AB - Objective: To evaluate the performance of the EyeTribe compared to the EyeLink for eye movement recordings during a rapid number naming test in healthy control participants. Background: With the increasing accessibility of portable, economical, video-based eye trackers such as the EyeTribe, there is growing interest in these devices for eye movement recordings, particularly in the domain of sports-related concussion. However, prior to implementation there is a primary need to establish the validity of these devices. One current limitation of portable eye trackers is their sampling rate (30–60 samples per second, or Hz), which is typically well below the benchmarks achieved by their research-grade counterparts (e.g., the EyeLink, which samples at 500–2000 Hz). Methods: We compared video-oculographic measurements made using the EyeTribe with those of the EyeLink during a digitized rapid number naming task (the King-Devick test) in a convenience sample of 30 controls. Results: EyeTribe had loss of signal during recording, and failed to reproduce the typical shape of saccadic main sequence relationships. In addition, EyeTribe data yielded significantly fewer detectable saccades and displayed greater variance of inter-saccadic intervals than the EyeLink system. Conclusion: Caution is advised prior to implementation of low-resolution eye trackers for objective saccade assessment and sideline concussion screening.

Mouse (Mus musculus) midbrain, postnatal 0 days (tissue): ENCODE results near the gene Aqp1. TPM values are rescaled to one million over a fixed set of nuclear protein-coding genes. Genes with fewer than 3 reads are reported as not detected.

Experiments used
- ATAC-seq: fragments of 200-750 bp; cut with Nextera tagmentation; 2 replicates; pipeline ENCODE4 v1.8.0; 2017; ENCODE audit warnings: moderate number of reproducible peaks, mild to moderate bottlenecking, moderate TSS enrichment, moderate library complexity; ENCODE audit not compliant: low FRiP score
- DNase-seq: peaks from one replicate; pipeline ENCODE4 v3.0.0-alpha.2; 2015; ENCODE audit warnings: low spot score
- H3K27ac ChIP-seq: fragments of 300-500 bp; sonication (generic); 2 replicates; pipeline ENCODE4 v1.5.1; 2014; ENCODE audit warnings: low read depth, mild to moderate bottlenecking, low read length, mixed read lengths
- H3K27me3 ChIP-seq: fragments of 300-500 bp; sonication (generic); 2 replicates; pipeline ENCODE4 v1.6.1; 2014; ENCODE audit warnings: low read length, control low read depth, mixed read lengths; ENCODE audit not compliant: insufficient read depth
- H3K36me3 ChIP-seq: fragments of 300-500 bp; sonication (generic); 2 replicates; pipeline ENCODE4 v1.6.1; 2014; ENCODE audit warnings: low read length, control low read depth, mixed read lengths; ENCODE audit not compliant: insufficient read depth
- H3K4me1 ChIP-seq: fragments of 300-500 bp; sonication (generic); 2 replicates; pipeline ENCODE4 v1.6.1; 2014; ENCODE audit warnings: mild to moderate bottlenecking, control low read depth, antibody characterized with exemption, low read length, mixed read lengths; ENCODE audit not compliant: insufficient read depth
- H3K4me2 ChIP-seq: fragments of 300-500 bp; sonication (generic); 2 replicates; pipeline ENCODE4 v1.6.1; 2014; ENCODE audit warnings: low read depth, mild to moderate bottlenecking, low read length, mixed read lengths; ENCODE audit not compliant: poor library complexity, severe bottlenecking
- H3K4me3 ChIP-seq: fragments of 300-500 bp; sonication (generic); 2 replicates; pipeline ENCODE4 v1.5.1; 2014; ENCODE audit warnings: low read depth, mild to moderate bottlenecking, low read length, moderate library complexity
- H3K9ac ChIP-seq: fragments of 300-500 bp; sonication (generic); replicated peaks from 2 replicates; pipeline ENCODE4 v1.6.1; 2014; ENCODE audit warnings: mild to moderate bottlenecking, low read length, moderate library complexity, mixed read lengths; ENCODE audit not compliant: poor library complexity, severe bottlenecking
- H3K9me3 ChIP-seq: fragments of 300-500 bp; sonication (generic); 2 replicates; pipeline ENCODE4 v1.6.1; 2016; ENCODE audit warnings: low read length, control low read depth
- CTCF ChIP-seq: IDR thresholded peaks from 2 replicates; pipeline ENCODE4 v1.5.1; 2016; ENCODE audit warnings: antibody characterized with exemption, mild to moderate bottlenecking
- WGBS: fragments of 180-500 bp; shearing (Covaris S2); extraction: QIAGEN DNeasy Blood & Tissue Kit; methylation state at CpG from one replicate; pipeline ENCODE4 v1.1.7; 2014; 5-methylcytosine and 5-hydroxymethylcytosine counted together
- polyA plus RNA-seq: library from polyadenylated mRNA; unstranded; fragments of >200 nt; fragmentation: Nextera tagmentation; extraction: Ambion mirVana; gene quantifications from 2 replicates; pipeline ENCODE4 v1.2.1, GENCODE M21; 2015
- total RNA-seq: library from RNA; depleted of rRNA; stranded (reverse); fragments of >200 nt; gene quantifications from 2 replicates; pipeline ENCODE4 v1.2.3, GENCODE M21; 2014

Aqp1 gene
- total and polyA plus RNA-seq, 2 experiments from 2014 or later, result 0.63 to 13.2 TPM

KW - Concussion

KW - eye movement measurements

KW - eye movements

KW - king-devick

KW - rapid number naming

KW - saccades

KW - video oculography

UR - http://www.scopus.com/inward/record.url?scp=85038015046&partnerID=8YFLogxK

UR - http://www.scopus.com/inward/citedby.url?scp=85038015046&partnerID=8YFLogxK

U2 - 10.1080/02699052.2017.1374469

DO - 10.1080/02699052.2017.1374469

M3 - Article

C2 - 29211506

AN - SCOPUS:85038015046

VL - 32

SP - 200

EP - 208

JO - Brain Injury

JF - Brain Injury

SN - 0269-9052

IS - 2

ER -